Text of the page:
For example, when the scene moves from sea-world to ship, the music changes the dynamic completely. There are echoes of the Sailors’ Hornpipe as the Prince’s mates dance on-board with showiness but discipline. As a tempestuous storm erupts, their dance disintegrates. They flail about at the mercy of chaotic waves, created by the upper bodies of the swooping, stretching sea dancers. As the focus switches to the Little Mermaid’s rescue of the Prince, calm and lyricism are gradually restored. In one beautiful moment, the Mermaid swims on the Prince’s back – her tail flowing behind her.
On shore, the dance is more conventional and more firmly set in the genre of classical ballet. Again, the atmosphere and tone are set by Beamish’s score and enhanced by the stage picture. Wearing costumes with strong lines in bold, earth colours, the performers take on traditional male and female roles, accented nicely with an international flavour. I was reminded of Ancient Egypt and Scotland by the men’s skirts which swirled to great effect as they turned. The women’s costumes were more restricting, their movement graceful but minimally adventurous.
There’s a welcome touch of humour in a short scene where the Prince meets his earthly lover, Dana. She’s in a group of convent girls, led by two prim and rigid nuns. When she breaks free from the disapproving nuns – who are quarrelling between themselves – her duet with the Prince is of astonishing quality. Hannah Bateman (Dana) and Giuliano Contadini (the Prince) have lightness and control, and complement each other beautifully. This is a highlight of the evening.
Dreda Barlow’s dance style, as the Little Mermaid, embodies the fluidity and unworldly innocence of an under-water creature. On land, Barlow has a huge challenge in conveying the agony of one more accustomed to a tail than legs, with feet which make every step on land agonisingly difficult. In one of her dances, she immerses herself in memories of sea-life and forgets her pain. Barlow is technically superb and her portrayal has a delicate physicality but her character’s emotions didn’t communicate to me.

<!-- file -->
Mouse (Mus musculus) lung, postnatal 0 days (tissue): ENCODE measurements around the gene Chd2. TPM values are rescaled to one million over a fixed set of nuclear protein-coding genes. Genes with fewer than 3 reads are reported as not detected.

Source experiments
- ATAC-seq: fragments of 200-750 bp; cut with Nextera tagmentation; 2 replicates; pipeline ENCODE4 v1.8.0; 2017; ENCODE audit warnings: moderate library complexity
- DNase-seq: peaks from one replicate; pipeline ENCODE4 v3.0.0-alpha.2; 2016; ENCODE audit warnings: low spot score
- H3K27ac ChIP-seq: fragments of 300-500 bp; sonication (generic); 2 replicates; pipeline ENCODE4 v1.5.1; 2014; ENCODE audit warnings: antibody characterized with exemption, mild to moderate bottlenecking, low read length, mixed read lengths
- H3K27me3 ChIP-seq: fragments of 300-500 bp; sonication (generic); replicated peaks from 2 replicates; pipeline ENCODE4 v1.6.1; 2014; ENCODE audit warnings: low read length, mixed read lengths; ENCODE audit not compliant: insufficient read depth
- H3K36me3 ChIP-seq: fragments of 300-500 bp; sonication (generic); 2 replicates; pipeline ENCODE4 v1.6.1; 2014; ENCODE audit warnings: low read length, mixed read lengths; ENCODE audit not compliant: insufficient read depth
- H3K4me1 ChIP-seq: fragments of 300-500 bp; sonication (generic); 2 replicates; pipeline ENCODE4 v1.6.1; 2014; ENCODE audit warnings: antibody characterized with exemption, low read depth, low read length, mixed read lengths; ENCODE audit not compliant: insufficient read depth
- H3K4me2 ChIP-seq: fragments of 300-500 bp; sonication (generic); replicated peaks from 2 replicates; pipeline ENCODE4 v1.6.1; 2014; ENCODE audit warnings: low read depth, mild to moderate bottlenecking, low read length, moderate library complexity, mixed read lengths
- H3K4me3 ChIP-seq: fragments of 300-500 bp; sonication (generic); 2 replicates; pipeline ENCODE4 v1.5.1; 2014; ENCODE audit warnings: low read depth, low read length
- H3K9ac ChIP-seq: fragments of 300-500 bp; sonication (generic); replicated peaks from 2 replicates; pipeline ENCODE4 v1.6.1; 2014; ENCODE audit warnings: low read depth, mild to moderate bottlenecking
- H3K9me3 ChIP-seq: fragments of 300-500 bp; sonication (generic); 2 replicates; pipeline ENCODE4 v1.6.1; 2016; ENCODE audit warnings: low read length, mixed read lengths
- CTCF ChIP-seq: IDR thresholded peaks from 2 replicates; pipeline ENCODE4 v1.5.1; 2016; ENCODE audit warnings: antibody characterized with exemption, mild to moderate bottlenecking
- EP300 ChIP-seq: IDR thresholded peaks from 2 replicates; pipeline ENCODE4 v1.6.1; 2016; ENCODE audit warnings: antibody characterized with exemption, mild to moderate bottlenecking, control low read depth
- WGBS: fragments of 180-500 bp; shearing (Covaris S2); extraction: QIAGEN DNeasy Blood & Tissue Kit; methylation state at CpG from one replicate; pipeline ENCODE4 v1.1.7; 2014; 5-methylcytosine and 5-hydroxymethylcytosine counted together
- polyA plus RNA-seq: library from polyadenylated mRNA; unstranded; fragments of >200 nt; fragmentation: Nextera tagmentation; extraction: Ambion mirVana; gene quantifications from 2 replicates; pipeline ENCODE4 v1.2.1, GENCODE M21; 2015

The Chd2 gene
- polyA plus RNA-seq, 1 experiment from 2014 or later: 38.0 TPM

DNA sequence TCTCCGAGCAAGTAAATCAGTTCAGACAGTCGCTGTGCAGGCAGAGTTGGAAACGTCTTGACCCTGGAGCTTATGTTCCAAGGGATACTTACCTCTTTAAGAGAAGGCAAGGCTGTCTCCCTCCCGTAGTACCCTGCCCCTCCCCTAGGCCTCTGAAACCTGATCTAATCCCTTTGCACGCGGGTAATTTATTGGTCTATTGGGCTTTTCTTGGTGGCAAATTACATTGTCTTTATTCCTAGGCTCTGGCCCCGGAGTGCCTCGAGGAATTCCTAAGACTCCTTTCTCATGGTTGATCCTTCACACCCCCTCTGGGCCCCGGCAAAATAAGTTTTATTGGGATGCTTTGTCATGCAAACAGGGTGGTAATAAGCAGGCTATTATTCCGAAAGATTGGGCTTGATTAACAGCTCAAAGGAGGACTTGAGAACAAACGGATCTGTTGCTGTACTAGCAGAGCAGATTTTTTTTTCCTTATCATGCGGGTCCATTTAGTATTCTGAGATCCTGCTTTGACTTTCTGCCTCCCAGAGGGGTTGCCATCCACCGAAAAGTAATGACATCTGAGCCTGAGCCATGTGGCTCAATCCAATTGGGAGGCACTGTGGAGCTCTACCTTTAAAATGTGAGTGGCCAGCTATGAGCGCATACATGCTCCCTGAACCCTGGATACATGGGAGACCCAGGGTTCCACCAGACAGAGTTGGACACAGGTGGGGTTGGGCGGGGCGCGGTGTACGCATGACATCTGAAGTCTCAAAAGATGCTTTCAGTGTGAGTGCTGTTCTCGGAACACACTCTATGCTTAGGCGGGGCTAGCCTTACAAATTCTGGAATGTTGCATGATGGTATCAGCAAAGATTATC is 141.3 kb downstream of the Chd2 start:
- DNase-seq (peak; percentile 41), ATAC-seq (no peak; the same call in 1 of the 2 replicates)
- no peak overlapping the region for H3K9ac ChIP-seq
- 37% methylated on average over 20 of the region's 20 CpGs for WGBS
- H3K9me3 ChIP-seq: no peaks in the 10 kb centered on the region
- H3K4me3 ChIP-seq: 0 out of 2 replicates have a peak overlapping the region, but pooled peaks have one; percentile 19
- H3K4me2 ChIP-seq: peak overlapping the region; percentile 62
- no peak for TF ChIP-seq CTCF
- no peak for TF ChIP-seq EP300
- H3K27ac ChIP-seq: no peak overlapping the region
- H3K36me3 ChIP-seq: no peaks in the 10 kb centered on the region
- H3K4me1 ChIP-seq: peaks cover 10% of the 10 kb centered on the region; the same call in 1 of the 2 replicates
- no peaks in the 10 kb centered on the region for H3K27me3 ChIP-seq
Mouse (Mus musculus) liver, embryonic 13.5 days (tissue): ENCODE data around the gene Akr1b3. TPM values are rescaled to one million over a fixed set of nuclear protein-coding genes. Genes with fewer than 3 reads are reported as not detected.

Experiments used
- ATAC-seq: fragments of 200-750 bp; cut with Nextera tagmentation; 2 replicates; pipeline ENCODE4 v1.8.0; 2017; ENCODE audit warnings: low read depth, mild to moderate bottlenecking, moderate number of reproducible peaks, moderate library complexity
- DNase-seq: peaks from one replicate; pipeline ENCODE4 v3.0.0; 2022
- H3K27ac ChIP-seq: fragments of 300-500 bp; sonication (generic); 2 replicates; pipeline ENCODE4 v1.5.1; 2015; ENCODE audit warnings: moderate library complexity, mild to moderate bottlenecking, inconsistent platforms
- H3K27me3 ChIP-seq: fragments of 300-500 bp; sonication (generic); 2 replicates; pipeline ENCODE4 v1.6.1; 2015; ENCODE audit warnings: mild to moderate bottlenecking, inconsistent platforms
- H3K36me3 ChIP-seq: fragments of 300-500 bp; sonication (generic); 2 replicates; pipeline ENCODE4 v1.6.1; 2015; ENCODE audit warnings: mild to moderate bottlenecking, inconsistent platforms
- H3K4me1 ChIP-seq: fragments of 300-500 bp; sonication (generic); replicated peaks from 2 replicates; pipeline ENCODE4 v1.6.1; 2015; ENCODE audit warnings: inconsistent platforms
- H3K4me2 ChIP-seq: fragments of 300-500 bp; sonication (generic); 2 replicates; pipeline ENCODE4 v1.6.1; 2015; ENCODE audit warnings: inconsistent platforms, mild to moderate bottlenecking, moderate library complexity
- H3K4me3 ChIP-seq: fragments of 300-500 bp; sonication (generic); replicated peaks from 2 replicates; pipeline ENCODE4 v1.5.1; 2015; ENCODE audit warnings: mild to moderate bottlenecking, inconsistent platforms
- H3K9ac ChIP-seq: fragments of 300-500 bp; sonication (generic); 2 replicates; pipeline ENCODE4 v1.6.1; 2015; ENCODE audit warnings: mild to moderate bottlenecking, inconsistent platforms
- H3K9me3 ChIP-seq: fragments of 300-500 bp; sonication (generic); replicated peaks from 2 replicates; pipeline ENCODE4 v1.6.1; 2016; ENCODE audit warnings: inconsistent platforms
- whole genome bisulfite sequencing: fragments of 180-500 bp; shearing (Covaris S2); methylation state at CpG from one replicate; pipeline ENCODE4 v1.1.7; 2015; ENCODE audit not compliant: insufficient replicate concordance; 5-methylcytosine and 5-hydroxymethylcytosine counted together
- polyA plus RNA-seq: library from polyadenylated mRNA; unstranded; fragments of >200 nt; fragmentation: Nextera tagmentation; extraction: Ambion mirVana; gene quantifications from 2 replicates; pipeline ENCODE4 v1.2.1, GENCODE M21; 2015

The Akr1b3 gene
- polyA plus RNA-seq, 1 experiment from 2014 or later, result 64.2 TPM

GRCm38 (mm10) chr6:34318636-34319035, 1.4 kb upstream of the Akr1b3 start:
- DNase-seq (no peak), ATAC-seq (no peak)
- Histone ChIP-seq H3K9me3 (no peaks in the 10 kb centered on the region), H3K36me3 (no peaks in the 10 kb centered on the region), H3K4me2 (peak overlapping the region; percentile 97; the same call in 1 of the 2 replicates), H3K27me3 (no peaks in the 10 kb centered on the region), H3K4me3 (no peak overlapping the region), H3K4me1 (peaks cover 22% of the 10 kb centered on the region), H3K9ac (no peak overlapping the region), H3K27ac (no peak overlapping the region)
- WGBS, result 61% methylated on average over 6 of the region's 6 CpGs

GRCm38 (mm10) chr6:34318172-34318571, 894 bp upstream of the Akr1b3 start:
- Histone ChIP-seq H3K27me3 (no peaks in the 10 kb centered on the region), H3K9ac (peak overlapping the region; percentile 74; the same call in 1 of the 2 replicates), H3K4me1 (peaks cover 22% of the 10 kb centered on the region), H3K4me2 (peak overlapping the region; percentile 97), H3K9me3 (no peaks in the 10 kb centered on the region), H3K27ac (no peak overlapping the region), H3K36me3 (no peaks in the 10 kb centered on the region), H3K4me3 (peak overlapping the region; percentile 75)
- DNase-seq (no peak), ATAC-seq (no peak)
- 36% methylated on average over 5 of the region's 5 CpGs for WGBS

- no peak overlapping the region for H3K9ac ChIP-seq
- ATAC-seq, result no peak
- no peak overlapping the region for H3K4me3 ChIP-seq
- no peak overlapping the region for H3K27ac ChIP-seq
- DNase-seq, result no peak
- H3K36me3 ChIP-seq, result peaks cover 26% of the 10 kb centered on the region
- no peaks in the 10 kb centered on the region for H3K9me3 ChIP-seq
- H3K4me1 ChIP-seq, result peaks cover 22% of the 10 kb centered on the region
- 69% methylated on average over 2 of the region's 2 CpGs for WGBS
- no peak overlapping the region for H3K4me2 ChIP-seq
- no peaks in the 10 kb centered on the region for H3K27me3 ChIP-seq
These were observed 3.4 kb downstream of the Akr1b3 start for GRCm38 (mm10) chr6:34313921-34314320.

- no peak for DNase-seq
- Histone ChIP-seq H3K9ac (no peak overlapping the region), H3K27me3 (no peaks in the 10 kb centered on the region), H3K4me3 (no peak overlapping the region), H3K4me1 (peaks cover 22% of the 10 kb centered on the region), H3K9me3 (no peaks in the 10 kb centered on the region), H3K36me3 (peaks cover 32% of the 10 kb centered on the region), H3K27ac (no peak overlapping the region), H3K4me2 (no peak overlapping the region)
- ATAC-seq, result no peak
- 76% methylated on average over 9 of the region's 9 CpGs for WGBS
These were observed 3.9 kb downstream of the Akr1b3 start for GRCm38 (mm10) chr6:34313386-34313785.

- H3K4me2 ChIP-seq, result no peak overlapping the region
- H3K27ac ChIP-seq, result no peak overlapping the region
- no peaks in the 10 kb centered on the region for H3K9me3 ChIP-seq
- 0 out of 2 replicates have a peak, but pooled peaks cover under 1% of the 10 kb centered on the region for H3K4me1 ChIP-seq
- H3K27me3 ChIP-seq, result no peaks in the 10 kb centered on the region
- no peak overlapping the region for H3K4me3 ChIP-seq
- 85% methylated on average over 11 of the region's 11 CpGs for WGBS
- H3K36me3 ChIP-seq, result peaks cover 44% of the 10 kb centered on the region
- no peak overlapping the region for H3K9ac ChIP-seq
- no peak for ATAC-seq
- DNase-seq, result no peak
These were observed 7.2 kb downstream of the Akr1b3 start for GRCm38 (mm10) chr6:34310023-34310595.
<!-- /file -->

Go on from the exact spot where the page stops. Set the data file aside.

The second half contains long sections in which the choreography seems repetitive and does little to progress the story, to build atmosphere or to develop character. The court scenes, with more than a hint of folk dance, are brilliantly executed but they actually blur the narrative line, I think. In the climax, where the Mermaid is offered a knife and has to decide whether or not to kill the Prince, I felt that the choreography lacked drama.
The final scene was quiet and rather beautiful but obscure, a pity at the end of a narrative ballet. Seated in front of us was a woman with two young children. They chatted excitedly during the interval about the ballet and were held by it throughout. But at the curtain, the woman turned to my friend and me and asked: ‘What on earth was that last bit about?’ I’d read the programme’s synopsis so was able to enlighten her.
For spectacle and dance skills, this ballet is impressive. As a visceral, emotive experience it didn’t press any of my buttons. Did it persuade my contemporary dance friend to book for another traditional ballet? I’m afraid not.
images: Emma Kauldhar